Betsy Brey is a PhD student studying game narrative, mechanics, and gamification at the University of Waterloo. She is the essay section editor at First Person Scholar, a pretty cool games studies site. She spends too much time playing RPGs and obsessing over horror games, Dragon Age, rogue-likes, and TwitchPlaysPokemon.
Over the past few years on listservs, social media, and at conferences, I’ve seen more calls for anthologies focusing on a single game rather than a theme. Single-topic anthologies are common enough outside of game studies, but this does indicate a certain level of canonization (which has been traditionally resisted) occurring in the field. Rather than canonization, it might instead reveal there’s simply enough media within a game franchise to permit the collection of its scholarly work, but that does not guarantee the organization of that collection makes sense. When I pick up an anthology, I have specific intentions and expectations. Arguably, the role of an anthology is to present works within a particular theme and hopefully, to reveal a line of argumentation uniting those works; anthologies, for all the eye rolls they may earn from some readers, have a distinctly important role in introducing, continuing, and archiving critical conversations in a given theme or argument. Is “related to a single franchise or title” a cohesive enough string to hold together the focused line of reasoning I’ve come to expect from an anthology?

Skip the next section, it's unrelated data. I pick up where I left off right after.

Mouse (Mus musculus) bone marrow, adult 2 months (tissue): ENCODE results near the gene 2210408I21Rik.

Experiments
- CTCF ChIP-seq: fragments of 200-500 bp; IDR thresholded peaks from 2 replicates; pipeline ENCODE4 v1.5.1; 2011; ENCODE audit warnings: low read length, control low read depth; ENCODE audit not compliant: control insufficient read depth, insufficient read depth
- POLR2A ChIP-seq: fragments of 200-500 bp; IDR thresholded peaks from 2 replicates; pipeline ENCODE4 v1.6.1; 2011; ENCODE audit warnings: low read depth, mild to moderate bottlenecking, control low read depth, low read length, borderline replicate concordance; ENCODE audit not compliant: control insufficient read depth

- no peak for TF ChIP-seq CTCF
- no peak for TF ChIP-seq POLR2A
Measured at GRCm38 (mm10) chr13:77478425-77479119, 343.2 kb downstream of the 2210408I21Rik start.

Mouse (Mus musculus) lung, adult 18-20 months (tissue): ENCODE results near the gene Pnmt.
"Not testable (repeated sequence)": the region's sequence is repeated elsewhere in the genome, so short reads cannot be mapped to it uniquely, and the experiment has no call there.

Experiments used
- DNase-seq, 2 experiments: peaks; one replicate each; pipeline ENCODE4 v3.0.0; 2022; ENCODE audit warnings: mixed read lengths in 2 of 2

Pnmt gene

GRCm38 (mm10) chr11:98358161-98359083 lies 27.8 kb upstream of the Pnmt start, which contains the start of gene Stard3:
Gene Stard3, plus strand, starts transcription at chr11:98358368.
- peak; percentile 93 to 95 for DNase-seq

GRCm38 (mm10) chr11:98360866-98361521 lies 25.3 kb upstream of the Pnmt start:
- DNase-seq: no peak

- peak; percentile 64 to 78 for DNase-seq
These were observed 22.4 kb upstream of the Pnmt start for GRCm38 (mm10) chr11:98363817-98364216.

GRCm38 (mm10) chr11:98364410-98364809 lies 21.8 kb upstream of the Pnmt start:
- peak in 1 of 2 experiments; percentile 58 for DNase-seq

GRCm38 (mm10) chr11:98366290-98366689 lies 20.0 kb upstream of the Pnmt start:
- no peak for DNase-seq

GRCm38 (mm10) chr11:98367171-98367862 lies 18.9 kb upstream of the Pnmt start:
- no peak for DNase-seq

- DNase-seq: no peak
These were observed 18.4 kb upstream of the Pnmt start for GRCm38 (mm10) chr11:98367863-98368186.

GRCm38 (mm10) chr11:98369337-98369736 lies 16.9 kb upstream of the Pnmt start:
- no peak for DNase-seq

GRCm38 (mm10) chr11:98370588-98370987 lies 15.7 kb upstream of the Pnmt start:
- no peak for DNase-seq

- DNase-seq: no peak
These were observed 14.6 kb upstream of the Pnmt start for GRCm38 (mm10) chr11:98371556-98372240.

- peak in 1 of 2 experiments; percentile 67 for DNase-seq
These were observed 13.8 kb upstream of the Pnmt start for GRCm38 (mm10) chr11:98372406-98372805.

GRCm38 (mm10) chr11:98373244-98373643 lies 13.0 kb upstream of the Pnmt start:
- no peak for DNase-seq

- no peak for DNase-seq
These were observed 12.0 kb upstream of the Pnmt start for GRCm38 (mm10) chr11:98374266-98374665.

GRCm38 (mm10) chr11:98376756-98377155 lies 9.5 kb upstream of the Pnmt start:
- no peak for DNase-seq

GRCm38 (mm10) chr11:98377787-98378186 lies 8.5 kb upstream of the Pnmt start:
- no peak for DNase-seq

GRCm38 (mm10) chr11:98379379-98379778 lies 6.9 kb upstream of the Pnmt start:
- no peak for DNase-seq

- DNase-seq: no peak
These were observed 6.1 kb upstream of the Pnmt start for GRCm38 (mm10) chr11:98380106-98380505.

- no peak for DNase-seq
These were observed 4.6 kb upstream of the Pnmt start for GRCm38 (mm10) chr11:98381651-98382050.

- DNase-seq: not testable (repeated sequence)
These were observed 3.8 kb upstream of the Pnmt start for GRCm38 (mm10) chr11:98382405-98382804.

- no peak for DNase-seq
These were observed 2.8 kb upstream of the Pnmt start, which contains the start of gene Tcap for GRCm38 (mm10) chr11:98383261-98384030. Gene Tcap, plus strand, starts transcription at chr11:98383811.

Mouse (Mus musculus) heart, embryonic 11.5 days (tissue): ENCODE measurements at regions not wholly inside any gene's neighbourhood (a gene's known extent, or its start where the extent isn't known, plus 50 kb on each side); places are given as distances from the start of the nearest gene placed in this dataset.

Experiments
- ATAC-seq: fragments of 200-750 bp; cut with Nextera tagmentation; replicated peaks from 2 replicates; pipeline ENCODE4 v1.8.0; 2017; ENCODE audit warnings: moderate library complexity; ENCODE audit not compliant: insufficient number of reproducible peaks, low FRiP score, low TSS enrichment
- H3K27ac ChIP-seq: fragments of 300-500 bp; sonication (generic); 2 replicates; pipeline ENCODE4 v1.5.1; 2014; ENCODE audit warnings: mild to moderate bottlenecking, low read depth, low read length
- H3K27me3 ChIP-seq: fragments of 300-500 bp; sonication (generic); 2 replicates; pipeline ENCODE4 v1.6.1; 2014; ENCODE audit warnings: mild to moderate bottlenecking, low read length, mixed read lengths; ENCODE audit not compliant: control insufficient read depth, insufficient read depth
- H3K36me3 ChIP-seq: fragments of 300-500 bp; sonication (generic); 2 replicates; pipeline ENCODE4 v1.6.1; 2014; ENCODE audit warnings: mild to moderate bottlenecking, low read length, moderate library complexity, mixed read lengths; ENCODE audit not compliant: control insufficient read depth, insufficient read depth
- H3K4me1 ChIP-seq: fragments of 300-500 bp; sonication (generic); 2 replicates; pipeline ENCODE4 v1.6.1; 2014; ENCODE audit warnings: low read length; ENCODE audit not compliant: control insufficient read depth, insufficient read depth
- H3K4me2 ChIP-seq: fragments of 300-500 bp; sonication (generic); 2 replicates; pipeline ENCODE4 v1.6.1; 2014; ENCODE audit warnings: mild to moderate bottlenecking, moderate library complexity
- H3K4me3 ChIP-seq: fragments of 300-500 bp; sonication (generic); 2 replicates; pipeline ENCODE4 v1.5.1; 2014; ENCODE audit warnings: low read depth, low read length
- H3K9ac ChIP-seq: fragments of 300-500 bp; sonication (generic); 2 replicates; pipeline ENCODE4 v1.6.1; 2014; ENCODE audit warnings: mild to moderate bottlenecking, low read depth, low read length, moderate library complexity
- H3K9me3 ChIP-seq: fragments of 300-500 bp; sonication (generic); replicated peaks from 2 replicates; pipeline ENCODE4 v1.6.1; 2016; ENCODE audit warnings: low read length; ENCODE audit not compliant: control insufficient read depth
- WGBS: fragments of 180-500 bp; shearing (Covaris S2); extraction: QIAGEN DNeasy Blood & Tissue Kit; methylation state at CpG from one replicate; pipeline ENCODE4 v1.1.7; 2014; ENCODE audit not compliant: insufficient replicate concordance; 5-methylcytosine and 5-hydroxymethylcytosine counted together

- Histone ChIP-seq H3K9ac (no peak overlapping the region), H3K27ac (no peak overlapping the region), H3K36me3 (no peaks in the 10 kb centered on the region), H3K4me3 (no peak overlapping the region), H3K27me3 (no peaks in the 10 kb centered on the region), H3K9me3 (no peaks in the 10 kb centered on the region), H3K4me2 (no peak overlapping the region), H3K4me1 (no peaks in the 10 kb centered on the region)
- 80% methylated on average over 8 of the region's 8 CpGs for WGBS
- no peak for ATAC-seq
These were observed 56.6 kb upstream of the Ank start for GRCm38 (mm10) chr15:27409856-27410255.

I recently read Unraveling Resident Evil: Essays on the Complex Universe of the Games and Films, published in 2014 by McFarland & Company, Inc. as part of their Contributions to Zombie Studies series. There is no doubt Resident Evil is a significant franchise across media—we’ve had a new Resident Evil game title almost every year for almost a decade, and a sixth movie is scheduled for release in 2017. As the games and films only occasionally intersect in terms of plot, characters, and settings, the world we see painted based off this transmedia landscape is quite complex. Perhaps a little too complex for a single anthology.
Unraveling Resident Evil in summary
Unraveling Resident Evil offers a wide spread of theoretical approaches to the Resident Evil franchise. According to the editor, Nadine Farghaly, this book seeks to “examine Resident Evil in literature, games, and other media through the theoretical frameworks of sexuality, gender, social change and feminism, among others.” (1). This is no small task, given the vast number of games, films, books, and comics inspired by the 1996 game. Because of this, the book’s material can feel highly compressed—beneficial to those of us who are familiar with the ongoing discussions about zombies in film and/or game studies. However, to those of us who aren’t, this compression can inhibit readers’ ability to engage with all the chapters.